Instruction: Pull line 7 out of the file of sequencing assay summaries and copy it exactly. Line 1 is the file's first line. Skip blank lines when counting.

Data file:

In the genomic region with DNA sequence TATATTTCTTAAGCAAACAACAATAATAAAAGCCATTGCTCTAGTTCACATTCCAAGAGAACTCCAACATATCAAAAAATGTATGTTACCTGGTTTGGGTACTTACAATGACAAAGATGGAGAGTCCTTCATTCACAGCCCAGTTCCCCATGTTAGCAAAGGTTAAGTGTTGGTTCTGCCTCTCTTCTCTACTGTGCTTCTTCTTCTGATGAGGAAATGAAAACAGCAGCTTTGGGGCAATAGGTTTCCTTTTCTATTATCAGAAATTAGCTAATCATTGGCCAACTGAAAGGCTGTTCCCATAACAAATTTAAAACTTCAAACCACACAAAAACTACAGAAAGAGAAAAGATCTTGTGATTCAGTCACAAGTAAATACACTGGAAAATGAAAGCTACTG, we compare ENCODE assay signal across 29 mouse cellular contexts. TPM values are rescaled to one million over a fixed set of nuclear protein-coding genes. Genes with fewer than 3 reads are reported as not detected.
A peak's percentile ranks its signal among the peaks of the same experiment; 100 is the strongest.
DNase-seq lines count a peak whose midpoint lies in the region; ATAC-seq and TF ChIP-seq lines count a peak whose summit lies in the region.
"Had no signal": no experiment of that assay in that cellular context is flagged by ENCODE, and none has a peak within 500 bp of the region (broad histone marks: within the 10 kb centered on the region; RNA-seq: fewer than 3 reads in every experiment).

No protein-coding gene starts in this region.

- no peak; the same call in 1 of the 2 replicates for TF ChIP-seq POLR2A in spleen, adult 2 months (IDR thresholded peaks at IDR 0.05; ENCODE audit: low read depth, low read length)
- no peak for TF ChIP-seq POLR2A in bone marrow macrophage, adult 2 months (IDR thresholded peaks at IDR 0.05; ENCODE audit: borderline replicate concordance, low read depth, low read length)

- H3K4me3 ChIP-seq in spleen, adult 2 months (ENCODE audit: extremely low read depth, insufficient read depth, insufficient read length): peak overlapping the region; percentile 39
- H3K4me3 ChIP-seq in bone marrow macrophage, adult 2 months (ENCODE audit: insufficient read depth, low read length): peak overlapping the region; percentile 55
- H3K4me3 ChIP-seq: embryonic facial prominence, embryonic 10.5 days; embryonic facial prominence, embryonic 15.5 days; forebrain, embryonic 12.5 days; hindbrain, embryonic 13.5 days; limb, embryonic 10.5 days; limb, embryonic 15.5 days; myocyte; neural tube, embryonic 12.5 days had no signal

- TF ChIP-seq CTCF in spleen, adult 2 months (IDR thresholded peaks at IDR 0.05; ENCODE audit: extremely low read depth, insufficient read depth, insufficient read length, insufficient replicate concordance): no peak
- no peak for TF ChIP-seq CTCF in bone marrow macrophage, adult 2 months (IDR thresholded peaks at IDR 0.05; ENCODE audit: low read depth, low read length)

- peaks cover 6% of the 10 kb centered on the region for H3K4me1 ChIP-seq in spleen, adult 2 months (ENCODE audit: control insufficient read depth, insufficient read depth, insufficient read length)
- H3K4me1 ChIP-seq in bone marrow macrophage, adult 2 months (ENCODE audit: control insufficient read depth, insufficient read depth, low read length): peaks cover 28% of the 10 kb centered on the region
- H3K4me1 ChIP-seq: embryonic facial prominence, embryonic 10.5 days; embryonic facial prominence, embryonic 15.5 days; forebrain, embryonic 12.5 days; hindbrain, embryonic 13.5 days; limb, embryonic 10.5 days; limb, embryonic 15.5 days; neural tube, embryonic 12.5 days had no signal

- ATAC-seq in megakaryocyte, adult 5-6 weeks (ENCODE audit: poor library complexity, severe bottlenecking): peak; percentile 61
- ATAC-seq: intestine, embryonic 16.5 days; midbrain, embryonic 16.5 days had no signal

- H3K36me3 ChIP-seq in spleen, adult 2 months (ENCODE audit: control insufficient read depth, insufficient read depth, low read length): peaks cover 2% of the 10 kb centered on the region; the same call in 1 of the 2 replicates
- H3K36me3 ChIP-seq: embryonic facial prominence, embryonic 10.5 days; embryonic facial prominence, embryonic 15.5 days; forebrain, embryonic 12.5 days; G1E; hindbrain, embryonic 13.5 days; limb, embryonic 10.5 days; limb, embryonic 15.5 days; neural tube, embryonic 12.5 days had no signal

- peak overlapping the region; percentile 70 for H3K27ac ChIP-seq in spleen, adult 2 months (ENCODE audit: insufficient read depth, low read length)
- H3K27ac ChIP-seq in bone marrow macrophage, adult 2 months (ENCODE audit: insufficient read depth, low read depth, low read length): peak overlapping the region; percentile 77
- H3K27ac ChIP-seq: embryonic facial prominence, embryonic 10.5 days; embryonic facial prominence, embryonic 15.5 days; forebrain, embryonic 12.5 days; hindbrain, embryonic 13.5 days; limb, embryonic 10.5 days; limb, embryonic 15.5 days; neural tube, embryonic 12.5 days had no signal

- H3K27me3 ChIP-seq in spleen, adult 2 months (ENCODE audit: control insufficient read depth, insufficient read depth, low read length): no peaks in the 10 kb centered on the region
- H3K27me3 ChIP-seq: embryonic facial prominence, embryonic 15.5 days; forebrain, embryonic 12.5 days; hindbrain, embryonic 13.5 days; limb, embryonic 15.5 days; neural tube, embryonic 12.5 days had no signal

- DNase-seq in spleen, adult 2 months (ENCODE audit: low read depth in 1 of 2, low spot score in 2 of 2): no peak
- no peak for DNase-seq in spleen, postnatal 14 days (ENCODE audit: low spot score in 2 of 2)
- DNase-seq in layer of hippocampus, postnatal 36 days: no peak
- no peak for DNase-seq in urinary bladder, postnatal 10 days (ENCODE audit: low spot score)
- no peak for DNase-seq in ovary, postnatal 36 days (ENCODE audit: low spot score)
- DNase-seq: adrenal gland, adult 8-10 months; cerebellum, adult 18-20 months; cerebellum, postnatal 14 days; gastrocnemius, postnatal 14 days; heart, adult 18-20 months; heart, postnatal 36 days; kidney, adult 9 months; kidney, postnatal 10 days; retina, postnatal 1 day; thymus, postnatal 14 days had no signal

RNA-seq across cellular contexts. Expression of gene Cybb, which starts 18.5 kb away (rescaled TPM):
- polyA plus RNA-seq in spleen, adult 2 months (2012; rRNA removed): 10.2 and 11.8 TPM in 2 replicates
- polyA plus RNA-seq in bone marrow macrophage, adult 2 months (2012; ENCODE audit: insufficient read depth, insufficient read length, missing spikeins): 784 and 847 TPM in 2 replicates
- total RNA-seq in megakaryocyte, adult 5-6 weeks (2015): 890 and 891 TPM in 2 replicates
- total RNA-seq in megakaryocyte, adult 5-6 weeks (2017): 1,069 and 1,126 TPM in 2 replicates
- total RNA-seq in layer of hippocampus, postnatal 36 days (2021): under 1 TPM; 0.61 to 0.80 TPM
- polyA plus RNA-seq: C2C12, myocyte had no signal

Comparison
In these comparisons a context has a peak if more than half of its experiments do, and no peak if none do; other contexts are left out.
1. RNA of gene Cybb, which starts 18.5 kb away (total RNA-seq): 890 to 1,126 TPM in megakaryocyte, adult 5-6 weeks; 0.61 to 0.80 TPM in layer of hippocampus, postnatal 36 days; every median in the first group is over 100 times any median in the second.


- no peak for TF ChIP-seq POLR2A in bone marrow macrophage, adult 2 months (IDR thresholded peaks at IDR 0.05; ENCODE audit: borderline replicate concordance, low read depth, low read length)